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Role of Women During the Time of Lysistrata

The True Role of Women During the Time of Lysistrata

Aristophanes’ significant contributions in the development of the theater arts and his standing in the Athenian community are well documented. His hilarious comedy, Lysistrata, reflects the disgust with war prevalent at Athens after the disastrous expedition to Sicily. It is ripe with sexual innuendo and provides much insight into the timeliness of human sexuality, desire, and the war of the sexes, yet it was intended to make a political statement regarding the folly of Athenian military aggression. Aristophanes was not suggesting that a sex strike might be an effective means of ending the Peloponnesian War, more likely that the reasons for the war itself were suspect. Lysistrata’s scheme to force the men of Greece to the peace table could never have been successful. Property concerns, gender roles, and the sexuality of Athenian men prevented Athenian women from exerting the necessary political influence.

Logistically, it would have been quite difficult for Lysistrata to enlist the aid of the women of Athens in her scheme. Greek society imposed standards of decorum that restricted a woman’s freedom of movement and required her to be escorted by a slave woman or an elderly relative when in public (Gulick 54). These restrictions were designed primarily to limit a wife or daughter’s contact with men outside her family and served men’s goal of avoiding uncertainty about the paternity of children, however they did allow women friends and relatives to socialize freely in each other’s homes. Even the scene of Lysistrata waiting to meet with Kalonike, Myrrhine, and Lampito doesn’t seem particularly out of the ordinary. Still, the coordination required would necessitate that Lysistrata be of substantial means. Only the wealthiest of women could successfully deploy couriers across battle lines, initiate a relationship with a Spartian woman of significant influence, and arrange for Lampito’s visit to Athens. Since, as Charles Gulick writes, “every woman of good family was under the guardianship of a man” (56), it seems unlikely that Lysistrata could managed such a feat.

Wives, in ancient Greece, were strategically selected for the purpose of producing legitimate heirs and maintaining control of property (Gulick 57). They were typically not the objects of their husband’s sexual desire. “Marriage was a matter of good family, good dowry, and good health. Given the differences in ages, education and experience, there were no real grounds for companionship.

Common Themes in Secret Sharer, Heart of Darkness, and Shadow Line

Common Themes in The Secret Sharer, Heart of Darkness, and The Shadow Line

Joseph Conrad’s stories The Secret Sharer, Heart of Darkness, and The Shadow Line share a number of themes. All three stories deal with a process of maturing that involves the loss of youthful illusions, a process usually precipitated by an actual “trial” that challenges the protagonist’s professional skills as well as his assumptions about his identity and sanity. In successfully dealing with the crisis, the protagonist reconstructs his identity and develops moral ideas rooted in acknowledgement of his own and others’ human weaknesses and thus of men’s necessary interdependence.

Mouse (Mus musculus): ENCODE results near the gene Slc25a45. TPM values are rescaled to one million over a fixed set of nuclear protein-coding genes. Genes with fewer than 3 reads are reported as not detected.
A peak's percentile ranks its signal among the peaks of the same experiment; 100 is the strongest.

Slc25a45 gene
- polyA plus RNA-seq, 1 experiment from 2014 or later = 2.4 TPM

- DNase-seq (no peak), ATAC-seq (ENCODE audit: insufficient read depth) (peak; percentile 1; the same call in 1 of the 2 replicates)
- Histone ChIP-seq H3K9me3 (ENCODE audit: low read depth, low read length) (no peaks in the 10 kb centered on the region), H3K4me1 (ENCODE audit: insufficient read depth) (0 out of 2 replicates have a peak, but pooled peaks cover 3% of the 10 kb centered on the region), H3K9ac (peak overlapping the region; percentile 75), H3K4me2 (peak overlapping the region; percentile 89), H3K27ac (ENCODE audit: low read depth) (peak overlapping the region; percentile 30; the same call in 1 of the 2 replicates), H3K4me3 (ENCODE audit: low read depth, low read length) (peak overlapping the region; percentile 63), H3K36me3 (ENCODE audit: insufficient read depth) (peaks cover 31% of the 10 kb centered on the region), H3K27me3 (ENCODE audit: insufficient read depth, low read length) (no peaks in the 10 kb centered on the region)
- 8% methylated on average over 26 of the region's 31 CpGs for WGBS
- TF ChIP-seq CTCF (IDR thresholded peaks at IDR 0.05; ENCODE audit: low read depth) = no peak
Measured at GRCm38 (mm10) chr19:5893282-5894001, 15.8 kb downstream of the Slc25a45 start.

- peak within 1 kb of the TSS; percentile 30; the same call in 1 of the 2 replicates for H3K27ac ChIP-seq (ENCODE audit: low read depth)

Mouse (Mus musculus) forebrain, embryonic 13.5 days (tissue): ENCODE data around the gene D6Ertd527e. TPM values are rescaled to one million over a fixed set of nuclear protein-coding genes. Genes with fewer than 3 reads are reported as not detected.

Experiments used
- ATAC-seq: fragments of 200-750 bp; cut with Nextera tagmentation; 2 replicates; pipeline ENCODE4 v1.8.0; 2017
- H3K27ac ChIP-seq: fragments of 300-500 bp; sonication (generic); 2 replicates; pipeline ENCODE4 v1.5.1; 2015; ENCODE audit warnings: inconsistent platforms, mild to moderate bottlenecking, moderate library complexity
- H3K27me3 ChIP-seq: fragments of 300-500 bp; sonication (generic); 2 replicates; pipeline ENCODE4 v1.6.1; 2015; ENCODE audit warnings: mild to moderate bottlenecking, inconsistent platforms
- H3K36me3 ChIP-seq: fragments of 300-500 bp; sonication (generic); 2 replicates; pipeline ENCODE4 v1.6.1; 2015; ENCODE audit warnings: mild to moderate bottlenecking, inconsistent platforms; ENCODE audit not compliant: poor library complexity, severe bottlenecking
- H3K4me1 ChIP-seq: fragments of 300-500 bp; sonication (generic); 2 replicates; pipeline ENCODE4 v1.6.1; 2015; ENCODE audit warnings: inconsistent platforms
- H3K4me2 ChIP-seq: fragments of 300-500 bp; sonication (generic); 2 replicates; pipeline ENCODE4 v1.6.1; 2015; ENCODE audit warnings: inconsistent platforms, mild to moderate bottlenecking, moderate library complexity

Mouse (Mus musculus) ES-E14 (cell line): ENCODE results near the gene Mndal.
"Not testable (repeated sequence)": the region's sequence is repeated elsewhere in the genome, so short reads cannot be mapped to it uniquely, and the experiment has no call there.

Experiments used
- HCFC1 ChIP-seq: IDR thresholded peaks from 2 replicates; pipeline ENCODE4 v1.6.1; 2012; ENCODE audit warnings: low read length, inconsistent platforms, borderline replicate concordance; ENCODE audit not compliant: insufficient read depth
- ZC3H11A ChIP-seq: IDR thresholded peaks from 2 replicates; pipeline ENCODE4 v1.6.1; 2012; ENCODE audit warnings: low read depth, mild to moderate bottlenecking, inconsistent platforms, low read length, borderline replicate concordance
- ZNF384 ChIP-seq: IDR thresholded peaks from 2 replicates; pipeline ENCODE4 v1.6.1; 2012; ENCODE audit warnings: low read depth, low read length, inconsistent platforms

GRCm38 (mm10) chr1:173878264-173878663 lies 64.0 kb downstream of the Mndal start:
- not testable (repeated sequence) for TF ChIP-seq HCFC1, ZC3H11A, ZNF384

Each story is related from the point-of-view of one narrator: Marlow in Heart of Darkness and an unnamed captain in his first command in both The Secret Sharer and The Shadow Line. All exhibit a naive or idealized view of the world. Marlow chooses to go to the Congo because, since a boy, that part of Africa had always “charmed him.” When the narrator of The Shadow Line unexpectedly wins the command of a ship as a replacement for a newly deceased captain, he looks forward to going “out to sea. The sea-which was pure, safe and friendly” (96). Likewise, the narrator of The Secret Sharer prematurely delights in “the great security of the sea” (23).

All three narrators are also solitary figures. The two new captains are isolated by virtue of their position; they cannot become intimate with their men without the risk of losing their respect, and Marlow is culturally isolated in the African jungle.

Each narrator encounters an actual physical trial. The new captain in The Shadow Line finds, when at sea and with a crew afflicted by tropical fevers, that the “mad” fo…

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… stress. At the same time, by being temporarily seduced by, then by examining and separating out the mistakes of their doubles, the narrators draw new conclusions and incorporate new knowledge not only about themselves but about the responsibilities and realities of their chosen roles. Marlow announces that he “remained loyal to Kurtz to the last” (149), and the captain of The Shadow Line admits survival would not have been possible without his dedicated crew who are “worthy of [his] undying regard” (120). An inkling of these signs of a maturity that acknowledges men’s interdependence can also be found in the unnamed captain’s last gesture toward Leggatt in his gift of the white hat. This expression of compassion for Leggatt’s “mere flesh” saves the ship and indicates he has emerged from his self-absorbed isolation to begin to learn to lead his men.

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